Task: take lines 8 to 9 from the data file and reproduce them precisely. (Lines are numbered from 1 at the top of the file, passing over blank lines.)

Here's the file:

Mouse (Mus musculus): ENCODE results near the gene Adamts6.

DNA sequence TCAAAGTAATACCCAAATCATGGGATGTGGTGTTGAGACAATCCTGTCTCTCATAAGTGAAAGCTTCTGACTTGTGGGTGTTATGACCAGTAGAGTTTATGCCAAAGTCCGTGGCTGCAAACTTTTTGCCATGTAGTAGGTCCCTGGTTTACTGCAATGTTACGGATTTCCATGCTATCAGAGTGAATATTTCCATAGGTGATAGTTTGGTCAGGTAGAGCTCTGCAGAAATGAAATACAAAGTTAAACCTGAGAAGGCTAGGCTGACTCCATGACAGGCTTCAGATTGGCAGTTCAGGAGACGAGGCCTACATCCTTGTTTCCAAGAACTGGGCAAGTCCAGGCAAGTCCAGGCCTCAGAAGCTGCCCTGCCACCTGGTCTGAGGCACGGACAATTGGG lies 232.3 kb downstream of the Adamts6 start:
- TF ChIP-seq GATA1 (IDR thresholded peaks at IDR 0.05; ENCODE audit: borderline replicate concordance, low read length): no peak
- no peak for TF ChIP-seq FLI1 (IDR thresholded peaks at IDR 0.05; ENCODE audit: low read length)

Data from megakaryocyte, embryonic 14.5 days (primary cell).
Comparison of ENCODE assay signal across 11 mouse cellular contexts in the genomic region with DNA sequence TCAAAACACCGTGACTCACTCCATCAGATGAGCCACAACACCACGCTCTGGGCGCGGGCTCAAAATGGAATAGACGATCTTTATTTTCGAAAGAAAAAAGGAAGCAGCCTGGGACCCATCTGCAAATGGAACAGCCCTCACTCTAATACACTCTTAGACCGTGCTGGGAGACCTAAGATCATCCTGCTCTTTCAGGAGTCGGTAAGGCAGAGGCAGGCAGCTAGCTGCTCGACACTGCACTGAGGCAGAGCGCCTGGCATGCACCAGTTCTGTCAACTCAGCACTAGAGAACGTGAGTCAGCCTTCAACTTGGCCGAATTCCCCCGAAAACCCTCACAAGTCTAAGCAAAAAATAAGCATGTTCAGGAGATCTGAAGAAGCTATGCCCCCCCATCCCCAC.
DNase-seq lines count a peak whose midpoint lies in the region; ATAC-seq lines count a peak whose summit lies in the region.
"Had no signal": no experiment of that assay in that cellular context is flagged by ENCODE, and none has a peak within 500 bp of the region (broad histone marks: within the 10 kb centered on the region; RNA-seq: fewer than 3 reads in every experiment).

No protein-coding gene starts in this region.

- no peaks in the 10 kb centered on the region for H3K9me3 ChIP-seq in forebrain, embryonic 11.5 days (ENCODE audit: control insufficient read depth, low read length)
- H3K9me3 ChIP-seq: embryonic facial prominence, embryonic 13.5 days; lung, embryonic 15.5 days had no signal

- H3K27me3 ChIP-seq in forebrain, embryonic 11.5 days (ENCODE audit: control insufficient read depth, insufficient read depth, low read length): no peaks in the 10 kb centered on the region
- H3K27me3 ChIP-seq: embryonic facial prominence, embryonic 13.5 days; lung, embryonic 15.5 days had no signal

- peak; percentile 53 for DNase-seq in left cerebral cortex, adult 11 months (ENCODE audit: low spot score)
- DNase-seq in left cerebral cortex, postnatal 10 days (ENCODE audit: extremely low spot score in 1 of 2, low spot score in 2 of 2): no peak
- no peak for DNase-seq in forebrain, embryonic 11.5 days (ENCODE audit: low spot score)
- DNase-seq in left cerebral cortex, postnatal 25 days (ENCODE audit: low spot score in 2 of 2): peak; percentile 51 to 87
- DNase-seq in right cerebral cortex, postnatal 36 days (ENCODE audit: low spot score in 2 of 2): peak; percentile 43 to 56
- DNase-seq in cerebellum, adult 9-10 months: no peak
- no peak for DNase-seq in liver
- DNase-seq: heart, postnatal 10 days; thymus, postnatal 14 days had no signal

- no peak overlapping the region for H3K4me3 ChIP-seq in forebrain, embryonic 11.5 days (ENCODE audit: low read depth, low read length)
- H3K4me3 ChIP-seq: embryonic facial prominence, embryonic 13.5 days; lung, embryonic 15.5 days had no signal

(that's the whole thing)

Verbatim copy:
"Had no signal": no experiment of that assay in that cellular context is flagged by ENCODE, and none has a peak within 500 bp of the region (broad histone marks: within the 10 kb centered on the region; RNA-seq: fewer than 3 reads in every experiment).

No protein-coding gene starts in this region.